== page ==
News
ebooksNow available in paperback
Arts and Entertainment
tvStrictly presenter returns to screens after Halloween accident
News
peopleFormer civil rights activist who was jailed for smoking crack cocaine has died aged 78
News
i100
News
Boxing promoter Kellie Maloney, formerly known as Frank Maloney, entered the 2014 Celebrity Big Brother house
people
Sport
Dwight Gayle (left) celebrates making it 1-1 with Crystal Palace captain Mile Jedinak
premier leagueReds falter to humbling defeat
Latest stories from i100
Have you tried new the Independent Digital Edition apps?
Independent Dating
and  

By clicking 'Search' you
are agreeing to our
Terms of Use.

iJobs Job Widget
iJobs General

Austen Lloyd: Corporate Solicitor NQ+ Oxford

Excellent Salary: Austen Lloyd: CORPORATE - Corporate Solicitor NQ+ An excelle...

Reach Volunteering: Financial Trustee and Company Secretary

Voluntary Only - Expenses Reimbursed: Reach Volunteering: A trustee (company d...

Recruitment Genius: Senior Project Manager

£45000 - £65000 per annum: Recruitment Genius: This is a fantastic opportunity...

Recruitment Genius: Shopfitter

Negotiable: Recruitment Genius: This is an opportunity to join a successful an...

Day In a Page

Mau Mau uprising: Kenyans still waiting for justice join class action over Britain's role in the emergency

Kenyans still waiting for justice over Mau Mau uprising

Thousands join class action over Britain's role in the emergency
Isis in Iraq: The trauma of the last six months has overwhelmed the remaining Christians in the country

The last Christians in Iraq

After 2,000 years, a community will try anything – including pretending to convert to Islam – to avoid losing everything, says Patrick Cockburn
Black Friday: Helpful discounts for Christmas shoppers, or cynical marketing by desperate retailers?

Helpful discounts for Christmas shoppers, or cynical marketing by desperate retailers?

Britain braced for Black Friday
Bill Cosby's persona goes from America's dad to date-rape drugs

From America's dad to date-rape drugs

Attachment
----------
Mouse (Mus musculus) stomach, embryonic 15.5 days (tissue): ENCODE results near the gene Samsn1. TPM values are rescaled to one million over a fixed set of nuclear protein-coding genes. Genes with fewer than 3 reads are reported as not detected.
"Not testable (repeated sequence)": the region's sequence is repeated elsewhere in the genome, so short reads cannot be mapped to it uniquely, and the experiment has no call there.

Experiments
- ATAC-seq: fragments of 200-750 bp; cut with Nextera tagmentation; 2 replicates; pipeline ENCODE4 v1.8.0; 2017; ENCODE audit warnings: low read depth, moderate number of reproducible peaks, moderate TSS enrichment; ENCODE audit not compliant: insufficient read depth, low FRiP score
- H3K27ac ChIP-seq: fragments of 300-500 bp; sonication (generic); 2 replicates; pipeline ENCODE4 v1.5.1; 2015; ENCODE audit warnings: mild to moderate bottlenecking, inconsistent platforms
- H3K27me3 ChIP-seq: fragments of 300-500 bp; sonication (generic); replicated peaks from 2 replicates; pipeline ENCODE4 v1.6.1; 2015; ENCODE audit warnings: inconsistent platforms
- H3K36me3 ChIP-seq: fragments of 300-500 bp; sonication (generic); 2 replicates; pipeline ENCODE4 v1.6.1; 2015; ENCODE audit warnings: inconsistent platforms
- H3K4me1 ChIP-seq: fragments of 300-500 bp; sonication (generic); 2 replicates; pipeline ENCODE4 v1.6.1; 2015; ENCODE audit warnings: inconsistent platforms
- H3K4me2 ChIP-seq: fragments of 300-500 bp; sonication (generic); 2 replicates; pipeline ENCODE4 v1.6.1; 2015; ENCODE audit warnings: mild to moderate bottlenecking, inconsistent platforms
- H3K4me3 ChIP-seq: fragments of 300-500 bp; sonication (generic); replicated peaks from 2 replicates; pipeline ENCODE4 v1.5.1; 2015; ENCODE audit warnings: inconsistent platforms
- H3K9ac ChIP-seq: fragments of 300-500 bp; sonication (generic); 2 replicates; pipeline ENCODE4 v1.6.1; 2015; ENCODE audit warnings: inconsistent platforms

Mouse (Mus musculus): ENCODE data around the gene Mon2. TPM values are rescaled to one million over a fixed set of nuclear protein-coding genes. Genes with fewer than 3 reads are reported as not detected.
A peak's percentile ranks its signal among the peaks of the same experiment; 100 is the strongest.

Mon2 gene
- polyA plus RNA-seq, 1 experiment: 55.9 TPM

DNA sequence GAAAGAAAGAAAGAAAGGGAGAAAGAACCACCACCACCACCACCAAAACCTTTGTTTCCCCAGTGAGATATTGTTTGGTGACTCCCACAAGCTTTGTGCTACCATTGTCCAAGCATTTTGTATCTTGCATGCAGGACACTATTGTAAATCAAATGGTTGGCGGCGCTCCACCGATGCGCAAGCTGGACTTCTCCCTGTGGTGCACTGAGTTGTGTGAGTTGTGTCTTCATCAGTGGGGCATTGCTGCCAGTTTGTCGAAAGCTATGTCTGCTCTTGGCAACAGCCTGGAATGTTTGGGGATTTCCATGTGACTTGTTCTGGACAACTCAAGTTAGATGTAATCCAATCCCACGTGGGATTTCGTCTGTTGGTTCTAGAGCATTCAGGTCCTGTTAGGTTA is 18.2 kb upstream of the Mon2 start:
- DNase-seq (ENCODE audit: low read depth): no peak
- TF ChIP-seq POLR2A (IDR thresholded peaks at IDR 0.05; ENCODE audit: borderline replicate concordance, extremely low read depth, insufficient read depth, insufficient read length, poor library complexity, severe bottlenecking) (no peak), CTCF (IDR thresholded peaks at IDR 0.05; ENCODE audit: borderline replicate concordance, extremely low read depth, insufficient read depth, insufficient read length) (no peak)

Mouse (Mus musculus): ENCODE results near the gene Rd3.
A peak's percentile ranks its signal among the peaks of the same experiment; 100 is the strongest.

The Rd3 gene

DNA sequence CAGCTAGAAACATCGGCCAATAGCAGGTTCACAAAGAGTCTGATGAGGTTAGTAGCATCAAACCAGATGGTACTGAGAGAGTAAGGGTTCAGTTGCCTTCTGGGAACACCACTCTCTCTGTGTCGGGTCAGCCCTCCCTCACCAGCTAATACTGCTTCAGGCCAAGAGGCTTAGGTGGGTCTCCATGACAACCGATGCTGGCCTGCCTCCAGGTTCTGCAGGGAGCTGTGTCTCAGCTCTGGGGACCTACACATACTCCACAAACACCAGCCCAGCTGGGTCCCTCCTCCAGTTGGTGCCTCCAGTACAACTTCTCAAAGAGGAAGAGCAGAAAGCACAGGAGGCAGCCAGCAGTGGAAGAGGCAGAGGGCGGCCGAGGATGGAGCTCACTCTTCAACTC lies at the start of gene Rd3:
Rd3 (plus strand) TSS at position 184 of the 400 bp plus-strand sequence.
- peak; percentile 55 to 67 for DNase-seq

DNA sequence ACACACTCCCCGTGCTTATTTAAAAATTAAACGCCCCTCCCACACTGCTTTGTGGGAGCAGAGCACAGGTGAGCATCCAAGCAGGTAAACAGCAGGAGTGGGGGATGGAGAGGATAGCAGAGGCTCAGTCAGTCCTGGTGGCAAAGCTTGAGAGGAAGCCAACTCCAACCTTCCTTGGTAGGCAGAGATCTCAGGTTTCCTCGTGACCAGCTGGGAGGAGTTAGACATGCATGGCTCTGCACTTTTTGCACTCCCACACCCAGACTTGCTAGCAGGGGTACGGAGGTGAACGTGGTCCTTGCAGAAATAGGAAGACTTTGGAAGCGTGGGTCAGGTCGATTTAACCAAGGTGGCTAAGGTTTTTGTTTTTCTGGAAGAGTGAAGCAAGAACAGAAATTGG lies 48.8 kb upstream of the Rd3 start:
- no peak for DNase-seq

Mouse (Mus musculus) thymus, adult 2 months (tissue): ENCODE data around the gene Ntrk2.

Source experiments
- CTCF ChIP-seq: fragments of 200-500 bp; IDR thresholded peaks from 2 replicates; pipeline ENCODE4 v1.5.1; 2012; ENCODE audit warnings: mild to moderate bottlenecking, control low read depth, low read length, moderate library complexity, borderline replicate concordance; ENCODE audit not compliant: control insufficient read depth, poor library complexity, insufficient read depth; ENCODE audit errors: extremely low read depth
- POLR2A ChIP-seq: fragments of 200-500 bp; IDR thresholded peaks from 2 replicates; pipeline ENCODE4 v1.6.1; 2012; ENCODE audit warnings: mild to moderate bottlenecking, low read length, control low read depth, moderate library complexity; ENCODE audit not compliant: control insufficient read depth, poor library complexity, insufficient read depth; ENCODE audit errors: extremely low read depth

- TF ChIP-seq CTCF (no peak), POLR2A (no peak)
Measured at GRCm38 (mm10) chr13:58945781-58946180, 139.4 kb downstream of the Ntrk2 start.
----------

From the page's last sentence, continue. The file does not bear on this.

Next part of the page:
Stories of Bill Cosby's alleged sexual assaults may have circulated widely in Hollywood, but they came as a shock to fans, says Rupert Cornwell
Clare Balding: 'Women's sport is kicking off at last'

Clare Balding: 'Women's sport is kicking off at last'

As fans flock to see England women's Wembley debut against Germany, the TV presenter on an exciting 'sea change'
Oh come, all ye multi-faithful: The Christmas jumper is in fashion, but should you wear your religion on your sleeve?

Oh come, all ye multi-faithful

The Christmas jumper is in fashion, but should you wear your religion on your sleeve?
Dr Charles Heatley: The GP off to do battle in the war against Ebola

The GP off to do battle in the war against Ebola

Dr Charles Heatley on joining the NHS volunteers' team bound for Sierra Leone
Flogging vlogging: First video bloggers conquered YouTube. Now they want us to buy their books

Flogging vlogging

First video bloggers conquered YouTube. Now they want us to buy their books
Saturday Night Live vs The Daily Show: US channels wage comedy star wars

Saturday Night Live vs The Daily Show

US channels wage comedy star wars
When is a wine made in Piedmont not a Piemonte wine? When EU rules make Italian vineyards invisible

When is a wine made in Piedmont not a Piemonte wine?

When EU rules make Italian vineyards invisible
Look what's mushrooming now! Meat-free recipes and food scandals help one growing sector

Look what's mushrooming now!

Meat-free recipes and food scandals help one growing sector
Neil Findlay is more a pink shrimp than a red firebrand

More a pink shrimp than a red firebrand

The vilification of the potential Scottish Labour leader Neil Findlay shows how one-note politics is today, says DJ Taylor
Bill Granger recipes: Tenderstem broccoli omelette; Fried eggs with Mexican-style tomato and chilli sauce; Pan-fried cavolo nero with soft-boiled egg

Oeuf quake

Bill Granger's cracking egg recipes
Terry Venables: Wayne Rooney is roaring again and the world knows that England are back

Terry Venables column

Wayne Rooney is roaring again and the world knows that England are back
Michael Calvin: Abject leadership is allowing football’s age-old sores to fester

Abject leadership is allowing football’s age-old sores to fester

Those at the top are allowing the same issues to go unchallenged, says Michael Calvin